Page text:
Britain’s vote to leave the EU has left British researchers worried about participation in EU funding programmes, the employment status of thousands of foreign scientists and the future standing of UK science.
The final ballot – 51.9 percent in favour of leaving the EU, with 48.3 per cent voting to remain – saw a majority of British voters reject the entreaties of researchers, who were almost universally for remaining.
Paul Nurse, former President of the Royal Society and now head of the Francis Crick Institute, called the result a “poor outcome” for research. "British scientists will have to work hard in the future to counter the isolationism of Brexit if our science is to continue to thrive,” he said.
A dejected Anne Glover, vice-principal at Aberdeen University and former chief scientific adviser to the European Commission, said she is heartbroken. “At the moment to me, the future for us in science, engineering and technology looks very bleak. I have a great concern about our future ability to collaborate closely on programmes like Horizon 2020. This would entail agreeing to free movement of people [but] stemming immigration seemed to be the main issue in this referendum,” she said.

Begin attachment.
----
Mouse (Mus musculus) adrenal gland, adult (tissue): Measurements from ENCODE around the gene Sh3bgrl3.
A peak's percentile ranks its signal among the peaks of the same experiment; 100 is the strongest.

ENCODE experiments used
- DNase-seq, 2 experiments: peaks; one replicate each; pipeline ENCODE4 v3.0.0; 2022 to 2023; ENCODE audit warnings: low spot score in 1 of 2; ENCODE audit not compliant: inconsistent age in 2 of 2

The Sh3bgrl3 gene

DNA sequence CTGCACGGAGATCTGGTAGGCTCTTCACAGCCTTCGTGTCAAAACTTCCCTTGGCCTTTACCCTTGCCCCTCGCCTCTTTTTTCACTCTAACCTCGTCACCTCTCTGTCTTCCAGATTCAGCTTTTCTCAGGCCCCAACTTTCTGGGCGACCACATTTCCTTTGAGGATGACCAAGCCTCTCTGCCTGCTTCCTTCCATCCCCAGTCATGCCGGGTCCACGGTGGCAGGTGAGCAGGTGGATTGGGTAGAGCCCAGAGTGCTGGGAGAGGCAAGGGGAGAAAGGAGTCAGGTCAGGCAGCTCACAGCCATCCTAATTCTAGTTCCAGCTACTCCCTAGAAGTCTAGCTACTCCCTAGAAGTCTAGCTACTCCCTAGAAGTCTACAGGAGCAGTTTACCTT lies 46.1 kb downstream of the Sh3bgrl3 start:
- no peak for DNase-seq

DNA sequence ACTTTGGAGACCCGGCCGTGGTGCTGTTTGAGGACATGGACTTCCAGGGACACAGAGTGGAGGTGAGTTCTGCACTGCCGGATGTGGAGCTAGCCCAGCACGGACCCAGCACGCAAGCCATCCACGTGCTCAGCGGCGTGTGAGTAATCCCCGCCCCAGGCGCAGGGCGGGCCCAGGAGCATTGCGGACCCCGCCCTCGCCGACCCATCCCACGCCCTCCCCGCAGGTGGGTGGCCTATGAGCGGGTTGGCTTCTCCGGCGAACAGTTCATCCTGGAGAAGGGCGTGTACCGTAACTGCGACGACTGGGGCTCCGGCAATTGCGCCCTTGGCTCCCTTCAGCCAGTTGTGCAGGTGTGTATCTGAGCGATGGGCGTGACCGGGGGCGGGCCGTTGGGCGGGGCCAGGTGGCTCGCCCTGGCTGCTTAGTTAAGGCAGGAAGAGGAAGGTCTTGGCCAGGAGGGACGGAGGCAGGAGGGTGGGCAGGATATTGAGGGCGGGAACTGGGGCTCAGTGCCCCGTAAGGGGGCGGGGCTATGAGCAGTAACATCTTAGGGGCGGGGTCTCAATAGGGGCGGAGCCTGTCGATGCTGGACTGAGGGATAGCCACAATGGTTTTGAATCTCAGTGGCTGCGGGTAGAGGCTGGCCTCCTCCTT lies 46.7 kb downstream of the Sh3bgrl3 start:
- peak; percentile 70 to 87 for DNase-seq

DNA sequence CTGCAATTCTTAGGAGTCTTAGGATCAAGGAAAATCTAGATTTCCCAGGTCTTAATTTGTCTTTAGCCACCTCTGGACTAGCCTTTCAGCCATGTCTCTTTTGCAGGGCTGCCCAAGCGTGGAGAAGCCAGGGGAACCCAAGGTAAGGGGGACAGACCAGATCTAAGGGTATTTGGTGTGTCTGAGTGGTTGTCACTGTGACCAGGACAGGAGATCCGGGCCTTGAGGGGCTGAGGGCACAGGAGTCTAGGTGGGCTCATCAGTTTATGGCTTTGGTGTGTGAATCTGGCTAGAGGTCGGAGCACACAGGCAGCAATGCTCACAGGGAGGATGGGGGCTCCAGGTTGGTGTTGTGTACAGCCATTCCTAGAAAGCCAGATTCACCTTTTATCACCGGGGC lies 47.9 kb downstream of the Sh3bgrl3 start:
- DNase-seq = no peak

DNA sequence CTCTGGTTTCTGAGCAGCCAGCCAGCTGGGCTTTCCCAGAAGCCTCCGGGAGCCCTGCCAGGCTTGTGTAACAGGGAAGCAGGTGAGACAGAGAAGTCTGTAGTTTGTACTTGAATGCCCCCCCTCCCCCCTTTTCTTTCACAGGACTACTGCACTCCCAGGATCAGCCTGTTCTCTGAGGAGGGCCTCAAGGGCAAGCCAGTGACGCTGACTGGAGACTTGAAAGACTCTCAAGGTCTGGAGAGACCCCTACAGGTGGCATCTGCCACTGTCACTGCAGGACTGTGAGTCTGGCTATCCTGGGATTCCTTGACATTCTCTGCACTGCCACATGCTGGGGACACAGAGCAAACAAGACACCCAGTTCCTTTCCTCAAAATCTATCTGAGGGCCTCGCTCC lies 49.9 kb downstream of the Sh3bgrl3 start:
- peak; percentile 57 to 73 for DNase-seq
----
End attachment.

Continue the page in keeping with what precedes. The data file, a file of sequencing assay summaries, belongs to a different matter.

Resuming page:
Julia Goodfellow, president of the umbrella group Universities UK, which represents 133 higher education institutes, said her first priority will be to try convince the government to takes steps to ensure that staff and students from EU countries can continue to work and study at British universities.
A tweet from Scientists for EU, an advocacy group very visible during the campaign, conveyed a huge sense of disappointment. “We fought for over a year to prevent this”, it read.
Their rivals Scientists for Britain, a group which supported Brexit, did not respond to a request for comment.
Scientists based in the UK do better from the EU than almost any group, winning billions of euros of research funding. The UK contributed nearly €5.4 billion to EU research projects from 2007 to 2013, but received nearly €8.8 billion back in the same period. In the current science programme Horizon 2020 UK universities have already won over €5 billion in grant money.